The end of the armed conflict and democratic elections were only the first phase of the so-called Covic plan for southern Serbia, whose other provisions were economic development and integration of the Albanians into state institutions.


The coordinating council is divided into eight working groups, dealing with problems in agriculture, education, economy, culture, and the media, among others.


While most analysts here doubted Ljajic's arrival marked a sea change in Serbian policy for the region, the local Albanian leadership insisted it has major reservations.


Ragmi Mustafa, head of Presevo’s municipal assembly and leader of the Albanian Democratic Party, DPA, (which has not joined the coordinating council), said Ljajic would not be able to solve any of the main contested issues, such as the use of national symbols and the free flow of people and goods with Macedonia and Kosovo.


“We still won't get involved in the coordinating council because so little has been done to solve real problems of the Albanian community,” Mustafa told Balkan Crisis Report.


The leader of Democratic Union of the Presevo Valley, DUD, Skender Destani, agreed. “This latest move on their part is just a political trick,” he said, though he added that they would wait a few months before finally judging the new man.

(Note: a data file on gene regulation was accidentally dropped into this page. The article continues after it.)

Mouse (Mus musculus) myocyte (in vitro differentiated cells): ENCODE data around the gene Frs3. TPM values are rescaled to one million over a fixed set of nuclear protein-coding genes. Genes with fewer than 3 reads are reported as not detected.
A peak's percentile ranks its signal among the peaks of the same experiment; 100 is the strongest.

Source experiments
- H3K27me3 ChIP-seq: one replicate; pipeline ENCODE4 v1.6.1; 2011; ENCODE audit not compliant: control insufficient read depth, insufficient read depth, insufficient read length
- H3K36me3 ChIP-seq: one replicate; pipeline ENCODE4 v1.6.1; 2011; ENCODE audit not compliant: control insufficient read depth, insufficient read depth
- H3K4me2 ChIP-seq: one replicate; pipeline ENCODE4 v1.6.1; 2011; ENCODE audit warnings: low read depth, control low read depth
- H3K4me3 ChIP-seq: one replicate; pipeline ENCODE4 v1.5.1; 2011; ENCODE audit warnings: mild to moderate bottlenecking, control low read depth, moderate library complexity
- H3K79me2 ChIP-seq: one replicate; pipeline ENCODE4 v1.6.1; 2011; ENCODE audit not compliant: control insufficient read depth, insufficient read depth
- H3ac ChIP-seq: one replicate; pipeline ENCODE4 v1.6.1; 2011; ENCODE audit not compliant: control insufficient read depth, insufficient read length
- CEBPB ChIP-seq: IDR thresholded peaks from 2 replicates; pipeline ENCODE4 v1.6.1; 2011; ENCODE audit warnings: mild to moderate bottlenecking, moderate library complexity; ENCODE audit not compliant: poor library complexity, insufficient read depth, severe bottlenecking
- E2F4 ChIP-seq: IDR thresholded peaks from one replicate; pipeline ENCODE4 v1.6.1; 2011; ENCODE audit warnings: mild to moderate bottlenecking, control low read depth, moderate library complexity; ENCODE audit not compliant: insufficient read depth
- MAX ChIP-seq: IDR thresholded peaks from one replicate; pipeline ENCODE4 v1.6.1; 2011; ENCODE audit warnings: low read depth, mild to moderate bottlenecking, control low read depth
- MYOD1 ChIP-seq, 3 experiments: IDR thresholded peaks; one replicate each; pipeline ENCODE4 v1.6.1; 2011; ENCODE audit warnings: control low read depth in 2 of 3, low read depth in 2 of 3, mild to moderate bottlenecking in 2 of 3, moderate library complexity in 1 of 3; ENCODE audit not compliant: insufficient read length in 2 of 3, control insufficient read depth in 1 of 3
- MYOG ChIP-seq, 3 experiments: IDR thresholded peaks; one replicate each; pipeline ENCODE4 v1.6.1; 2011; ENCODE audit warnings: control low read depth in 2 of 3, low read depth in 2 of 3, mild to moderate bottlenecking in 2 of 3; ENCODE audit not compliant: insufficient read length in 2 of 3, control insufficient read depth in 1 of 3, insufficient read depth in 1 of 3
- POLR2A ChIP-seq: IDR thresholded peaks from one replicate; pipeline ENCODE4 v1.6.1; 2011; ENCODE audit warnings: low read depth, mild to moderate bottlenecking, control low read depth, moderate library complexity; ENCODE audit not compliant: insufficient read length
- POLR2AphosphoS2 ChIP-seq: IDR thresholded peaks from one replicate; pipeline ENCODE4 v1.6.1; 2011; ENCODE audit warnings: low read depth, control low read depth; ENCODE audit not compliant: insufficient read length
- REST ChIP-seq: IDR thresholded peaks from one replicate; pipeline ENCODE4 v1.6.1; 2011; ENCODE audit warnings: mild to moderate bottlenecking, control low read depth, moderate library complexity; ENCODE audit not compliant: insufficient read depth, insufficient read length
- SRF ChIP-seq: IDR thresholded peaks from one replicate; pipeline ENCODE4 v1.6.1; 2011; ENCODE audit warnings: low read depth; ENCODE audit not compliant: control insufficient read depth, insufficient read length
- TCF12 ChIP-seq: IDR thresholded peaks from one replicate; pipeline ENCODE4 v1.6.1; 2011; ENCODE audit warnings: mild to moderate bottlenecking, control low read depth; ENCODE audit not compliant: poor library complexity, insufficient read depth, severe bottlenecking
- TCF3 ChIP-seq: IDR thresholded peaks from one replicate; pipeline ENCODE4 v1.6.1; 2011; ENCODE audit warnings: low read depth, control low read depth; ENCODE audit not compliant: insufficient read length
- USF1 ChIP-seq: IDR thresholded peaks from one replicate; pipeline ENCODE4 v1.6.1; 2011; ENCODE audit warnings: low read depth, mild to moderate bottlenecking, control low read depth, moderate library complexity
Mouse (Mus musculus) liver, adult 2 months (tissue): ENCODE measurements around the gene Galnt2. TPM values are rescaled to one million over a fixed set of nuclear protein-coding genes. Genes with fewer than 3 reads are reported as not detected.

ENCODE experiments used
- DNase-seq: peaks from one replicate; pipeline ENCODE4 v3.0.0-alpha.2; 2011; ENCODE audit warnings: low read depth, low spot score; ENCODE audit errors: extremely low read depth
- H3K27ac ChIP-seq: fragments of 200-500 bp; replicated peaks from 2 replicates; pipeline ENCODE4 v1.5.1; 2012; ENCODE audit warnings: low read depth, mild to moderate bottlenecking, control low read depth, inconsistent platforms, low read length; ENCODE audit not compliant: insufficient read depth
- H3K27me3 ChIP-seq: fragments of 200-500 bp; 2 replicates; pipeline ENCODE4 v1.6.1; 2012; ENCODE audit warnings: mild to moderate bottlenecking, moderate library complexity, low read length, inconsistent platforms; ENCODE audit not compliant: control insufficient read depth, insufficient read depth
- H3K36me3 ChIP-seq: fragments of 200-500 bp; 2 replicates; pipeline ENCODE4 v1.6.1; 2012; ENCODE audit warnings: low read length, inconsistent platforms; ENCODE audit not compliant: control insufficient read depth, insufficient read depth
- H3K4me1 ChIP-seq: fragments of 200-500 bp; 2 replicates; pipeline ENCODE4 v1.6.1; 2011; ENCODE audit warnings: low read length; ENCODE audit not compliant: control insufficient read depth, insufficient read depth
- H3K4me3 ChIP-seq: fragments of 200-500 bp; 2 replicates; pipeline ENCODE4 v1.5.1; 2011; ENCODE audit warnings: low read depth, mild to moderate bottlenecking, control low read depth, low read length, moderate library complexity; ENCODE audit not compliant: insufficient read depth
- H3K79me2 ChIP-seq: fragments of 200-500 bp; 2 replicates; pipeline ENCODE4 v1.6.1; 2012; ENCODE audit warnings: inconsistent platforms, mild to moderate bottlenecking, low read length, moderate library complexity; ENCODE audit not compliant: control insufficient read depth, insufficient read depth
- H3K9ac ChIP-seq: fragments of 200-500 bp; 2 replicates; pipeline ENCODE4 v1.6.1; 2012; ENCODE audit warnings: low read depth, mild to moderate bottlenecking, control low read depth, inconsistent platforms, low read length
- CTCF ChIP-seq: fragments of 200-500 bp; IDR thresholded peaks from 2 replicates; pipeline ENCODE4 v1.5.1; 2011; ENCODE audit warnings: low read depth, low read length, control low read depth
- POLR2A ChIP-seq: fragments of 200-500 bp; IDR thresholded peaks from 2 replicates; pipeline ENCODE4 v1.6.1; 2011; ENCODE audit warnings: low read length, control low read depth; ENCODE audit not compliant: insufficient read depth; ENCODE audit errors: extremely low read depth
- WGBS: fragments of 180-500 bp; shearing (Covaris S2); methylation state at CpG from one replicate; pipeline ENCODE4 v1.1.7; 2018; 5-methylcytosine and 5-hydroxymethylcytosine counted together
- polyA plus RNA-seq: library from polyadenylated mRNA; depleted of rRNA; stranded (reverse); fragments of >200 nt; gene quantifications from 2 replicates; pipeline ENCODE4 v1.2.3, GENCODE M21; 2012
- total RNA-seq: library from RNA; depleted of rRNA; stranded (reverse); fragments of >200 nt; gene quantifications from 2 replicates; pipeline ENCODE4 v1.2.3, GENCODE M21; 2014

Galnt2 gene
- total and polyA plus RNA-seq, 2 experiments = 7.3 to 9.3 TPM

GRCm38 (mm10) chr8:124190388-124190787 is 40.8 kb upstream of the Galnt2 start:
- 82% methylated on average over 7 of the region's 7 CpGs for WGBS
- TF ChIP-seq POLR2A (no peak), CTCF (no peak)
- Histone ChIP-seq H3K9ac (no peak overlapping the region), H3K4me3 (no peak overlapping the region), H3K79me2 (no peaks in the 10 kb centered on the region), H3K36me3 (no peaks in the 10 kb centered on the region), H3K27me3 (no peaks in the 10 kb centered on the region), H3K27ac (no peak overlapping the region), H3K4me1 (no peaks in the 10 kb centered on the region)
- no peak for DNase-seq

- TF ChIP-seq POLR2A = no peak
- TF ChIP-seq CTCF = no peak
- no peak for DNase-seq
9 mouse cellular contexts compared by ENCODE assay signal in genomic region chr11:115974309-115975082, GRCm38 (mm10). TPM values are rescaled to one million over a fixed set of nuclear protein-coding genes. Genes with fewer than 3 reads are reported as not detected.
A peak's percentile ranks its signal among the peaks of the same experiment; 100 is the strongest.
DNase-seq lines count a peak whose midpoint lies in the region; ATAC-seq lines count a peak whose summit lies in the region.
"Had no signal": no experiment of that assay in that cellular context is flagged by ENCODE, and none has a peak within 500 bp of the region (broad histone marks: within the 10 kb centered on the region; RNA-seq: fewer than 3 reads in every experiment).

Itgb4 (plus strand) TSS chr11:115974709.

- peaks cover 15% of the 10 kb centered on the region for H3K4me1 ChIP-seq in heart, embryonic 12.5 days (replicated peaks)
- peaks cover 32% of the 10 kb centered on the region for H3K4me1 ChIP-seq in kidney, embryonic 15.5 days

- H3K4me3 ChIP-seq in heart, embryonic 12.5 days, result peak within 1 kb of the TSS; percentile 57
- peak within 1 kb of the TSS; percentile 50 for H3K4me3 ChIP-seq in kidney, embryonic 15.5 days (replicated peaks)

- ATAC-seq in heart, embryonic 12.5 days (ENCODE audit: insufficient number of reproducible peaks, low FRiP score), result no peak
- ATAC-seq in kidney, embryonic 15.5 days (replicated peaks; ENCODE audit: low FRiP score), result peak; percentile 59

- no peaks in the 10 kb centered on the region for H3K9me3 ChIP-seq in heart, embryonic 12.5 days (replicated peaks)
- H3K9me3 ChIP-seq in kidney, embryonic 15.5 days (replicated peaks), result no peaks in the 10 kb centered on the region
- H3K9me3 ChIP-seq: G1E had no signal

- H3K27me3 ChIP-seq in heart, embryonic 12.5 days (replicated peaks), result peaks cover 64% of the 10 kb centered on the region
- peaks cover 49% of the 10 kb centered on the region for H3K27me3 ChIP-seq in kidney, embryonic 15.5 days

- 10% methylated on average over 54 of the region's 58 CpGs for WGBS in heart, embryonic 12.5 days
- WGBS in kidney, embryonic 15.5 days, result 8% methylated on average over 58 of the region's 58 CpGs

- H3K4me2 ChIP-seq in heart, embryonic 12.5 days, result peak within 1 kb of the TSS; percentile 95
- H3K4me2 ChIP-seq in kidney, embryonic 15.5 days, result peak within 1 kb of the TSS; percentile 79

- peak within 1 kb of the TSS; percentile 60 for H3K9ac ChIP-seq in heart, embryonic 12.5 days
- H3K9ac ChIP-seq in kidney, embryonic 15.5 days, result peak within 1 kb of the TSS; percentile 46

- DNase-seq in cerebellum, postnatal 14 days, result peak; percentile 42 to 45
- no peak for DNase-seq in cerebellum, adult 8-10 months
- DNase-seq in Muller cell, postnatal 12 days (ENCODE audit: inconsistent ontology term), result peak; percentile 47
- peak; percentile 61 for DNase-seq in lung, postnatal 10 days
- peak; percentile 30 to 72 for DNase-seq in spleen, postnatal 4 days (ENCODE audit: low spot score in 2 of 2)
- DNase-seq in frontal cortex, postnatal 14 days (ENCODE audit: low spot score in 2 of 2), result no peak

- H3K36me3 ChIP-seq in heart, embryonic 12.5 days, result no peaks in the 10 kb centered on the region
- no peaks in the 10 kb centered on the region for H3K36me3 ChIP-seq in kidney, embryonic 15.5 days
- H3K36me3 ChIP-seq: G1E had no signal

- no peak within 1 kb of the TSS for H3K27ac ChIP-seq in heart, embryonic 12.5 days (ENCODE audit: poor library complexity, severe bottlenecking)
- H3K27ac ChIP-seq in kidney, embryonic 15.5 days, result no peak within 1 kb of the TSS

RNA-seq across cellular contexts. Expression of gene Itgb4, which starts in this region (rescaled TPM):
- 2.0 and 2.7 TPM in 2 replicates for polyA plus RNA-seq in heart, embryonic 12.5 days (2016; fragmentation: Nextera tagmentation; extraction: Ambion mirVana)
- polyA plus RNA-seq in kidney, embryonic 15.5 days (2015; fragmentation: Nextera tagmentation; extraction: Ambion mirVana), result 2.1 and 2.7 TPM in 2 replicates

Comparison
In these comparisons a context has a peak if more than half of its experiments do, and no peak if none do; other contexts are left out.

Orhan Reqepi, a local PDP leader, refused to meet Ljajic, on account of the fact that he did not have political support in his own heartland of Sandzak, in southwest Serbia.


“Ljajic does not enjoy sufficient support in Sandzak, so he is not competent to help solve the problems in the Presevo valley,” said Reqepi.


Ljajic himself said he hoped to build on the work of his predecessor. “Covic’s strategy has yielded good results,” he was reported to have said on a visit in September. “We should complete the processes that are already under way.”


Ljajic said he would not make personnel changes to the coordinating council as he saw no reason to replace a team that had achieved “extraordinary results under difficult circumstances”.